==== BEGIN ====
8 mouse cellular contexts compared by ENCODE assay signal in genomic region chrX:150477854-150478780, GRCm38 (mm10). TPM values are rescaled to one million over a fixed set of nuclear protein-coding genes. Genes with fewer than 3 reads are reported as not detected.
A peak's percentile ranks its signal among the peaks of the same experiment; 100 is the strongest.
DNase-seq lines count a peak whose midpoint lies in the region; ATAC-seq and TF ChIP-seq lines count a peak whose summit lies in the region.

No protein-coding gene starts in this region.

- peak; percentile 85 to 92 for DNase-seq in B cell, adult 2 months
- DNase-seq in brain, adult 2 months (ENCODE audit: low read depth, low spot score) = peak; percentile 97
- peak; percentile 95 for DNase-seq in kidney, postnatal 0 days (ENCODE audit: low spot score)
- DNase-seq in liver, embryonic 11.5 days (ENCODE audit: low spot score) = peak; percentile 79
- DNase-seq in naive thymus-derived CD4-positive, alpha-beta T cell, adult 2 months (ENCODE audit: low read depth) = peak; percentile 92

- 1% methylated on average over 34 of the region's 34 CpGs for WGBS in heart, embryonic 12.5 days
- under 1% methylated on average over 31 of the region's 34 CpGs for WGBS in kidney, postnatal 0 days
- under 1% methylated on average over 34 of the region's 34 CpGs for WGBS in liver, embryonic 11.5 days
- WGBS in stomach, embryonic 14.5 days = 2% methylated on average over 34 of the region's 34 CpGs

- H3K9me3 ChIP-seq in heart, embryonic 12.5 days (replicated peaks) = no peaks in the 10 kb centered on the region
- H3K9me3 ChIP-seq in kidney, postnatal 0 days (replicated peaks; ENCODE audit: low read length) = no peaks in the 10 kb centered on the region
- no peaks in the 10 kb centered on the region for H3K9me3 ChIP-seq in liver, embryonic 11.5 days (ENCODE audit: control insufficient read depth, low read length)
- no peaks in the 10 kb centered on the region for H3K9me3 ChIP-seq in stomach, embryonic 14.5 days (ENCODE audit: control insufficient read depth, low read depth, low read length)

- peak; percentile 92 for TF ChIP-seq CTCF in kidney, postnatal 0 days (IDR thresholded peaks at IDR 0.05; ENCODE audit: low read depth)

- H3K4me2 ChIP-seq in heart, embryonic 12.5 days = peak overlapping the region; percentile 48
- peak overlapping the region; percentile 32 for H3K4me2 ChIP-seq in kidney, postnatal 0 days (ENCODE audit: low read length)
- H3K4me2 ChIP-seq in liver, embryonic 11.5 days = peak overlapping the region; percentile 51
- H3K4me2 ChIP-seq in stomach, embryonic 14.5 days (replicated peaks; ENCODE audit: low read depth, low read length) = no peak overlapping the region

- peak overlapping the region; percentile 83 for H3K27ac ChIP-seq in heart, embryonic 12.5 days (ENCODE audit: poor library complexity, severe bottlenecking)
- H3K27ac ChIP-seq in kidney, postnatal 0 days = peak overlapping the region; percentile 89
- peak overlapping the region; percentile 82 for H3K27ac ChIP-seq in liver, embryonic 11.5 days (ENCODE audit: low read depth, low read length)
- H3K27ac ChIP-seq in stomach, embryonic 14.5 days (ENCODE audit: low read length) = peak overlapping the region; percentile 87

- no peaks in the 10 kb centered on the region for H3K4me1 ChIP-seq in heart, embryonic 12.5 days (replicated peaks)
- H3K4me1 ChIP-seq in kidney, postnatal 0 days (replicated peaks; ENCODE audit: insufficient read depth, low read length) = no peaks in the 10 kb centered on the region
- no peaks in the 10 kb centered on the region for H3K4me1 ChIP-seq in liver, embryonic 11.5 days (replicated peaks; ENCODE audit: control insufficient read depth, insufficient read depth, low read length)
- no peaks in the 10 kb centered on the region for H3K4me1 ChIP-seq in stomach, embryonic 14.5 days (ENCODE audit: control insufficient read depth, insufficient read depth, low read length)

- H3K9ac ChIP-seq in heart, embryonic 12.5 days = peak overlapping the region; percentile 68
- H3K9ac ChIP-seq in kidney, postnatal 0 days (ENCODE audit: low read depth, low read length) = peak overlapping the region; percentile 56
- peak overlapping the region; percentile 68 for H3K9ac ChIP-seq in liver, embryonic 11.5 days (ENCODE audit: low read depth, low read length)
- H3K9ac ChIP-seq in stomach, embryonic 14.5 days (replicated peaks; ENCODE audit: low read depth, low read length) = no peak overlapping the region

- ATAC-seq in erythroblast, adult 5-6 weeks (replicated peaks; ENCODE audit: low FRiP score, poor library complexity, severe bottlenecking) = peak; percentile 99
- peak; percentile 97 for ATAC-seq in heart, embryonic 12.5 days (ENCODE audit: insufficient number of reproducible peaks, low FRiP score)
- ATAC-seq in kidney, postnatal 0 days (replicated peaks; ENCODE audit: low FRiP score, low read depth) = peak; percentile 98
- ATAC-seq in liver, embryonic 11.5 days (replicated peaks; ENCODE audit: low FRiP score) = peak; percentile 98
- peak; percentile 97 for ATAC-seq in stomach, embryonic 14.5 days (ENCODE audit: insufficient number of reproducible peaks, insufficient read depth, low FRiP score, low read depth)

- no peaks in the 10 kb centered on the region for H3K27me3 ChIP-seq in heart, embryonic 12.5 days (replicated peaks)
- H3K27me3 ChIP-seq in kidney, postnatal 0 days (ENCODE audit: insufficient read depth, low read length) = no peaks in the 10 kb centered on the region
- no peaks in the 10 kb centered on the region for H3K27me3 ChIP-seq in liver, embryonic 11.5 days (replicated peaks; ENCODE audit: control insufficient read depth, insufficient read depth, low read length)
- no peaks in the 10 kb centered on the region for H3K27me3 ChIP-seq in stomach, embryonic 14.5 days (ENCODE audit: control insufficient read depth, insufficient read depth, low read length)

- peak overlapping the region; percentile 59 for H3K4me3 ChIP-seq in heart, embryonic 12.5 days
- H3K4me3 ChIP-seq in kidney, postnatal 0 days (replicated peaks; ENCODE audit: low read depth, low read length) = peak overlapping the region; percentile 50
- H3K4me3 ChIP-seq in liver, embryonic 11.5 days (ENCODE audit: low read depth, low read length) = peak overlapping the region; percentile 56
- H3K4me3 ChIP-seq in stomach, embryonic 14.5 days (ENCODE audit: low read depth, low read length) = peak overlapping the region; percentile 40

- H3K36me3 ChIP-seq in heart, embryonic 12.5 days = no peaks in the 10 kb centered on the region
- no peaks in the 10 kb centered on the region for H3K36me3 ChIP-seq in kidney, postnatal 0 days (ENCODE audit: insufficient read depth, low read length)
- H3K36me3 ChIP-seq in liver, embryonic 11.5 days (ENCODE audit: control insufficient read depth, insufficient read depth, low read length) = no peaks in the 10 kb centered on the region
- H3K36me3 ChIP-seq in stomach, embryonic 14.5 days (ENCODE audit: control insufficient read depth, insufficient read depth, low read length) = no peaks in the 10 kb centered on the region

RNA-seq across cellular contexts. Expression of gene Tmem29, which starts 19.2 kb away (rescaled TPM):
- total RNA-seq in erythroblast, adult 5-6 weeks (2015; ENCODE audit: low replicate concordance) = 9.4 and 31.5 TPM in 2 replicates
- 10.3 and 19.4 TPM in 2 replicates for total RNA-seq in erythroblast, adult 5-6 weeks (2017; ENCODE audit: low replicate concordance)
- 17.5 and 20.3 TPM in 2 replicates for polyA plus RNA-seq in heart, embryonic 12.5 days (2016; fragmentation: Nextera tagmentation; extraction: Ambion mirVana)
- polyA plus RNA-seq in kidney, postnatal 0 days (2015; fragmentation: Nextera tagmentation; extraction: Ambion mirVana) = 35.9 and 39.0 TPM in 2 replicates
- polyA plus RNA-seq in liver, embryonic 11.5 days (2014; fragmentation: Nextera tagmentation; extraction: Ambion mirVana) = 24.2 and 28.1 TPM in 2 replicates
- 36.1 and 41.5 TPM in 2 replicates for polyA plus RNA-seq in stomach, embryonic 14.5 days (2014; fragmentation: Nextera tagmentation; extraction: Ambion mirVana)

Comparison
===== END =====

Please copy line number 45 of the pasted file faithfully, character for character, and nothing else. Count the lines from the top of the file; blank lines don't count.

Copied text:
- H3K4me3 ChIP-seq in kidney, postnatal 0 days (replicated peaks; ENCODE audit: low read depth, low read length) = peak overlapping the region; percentile 50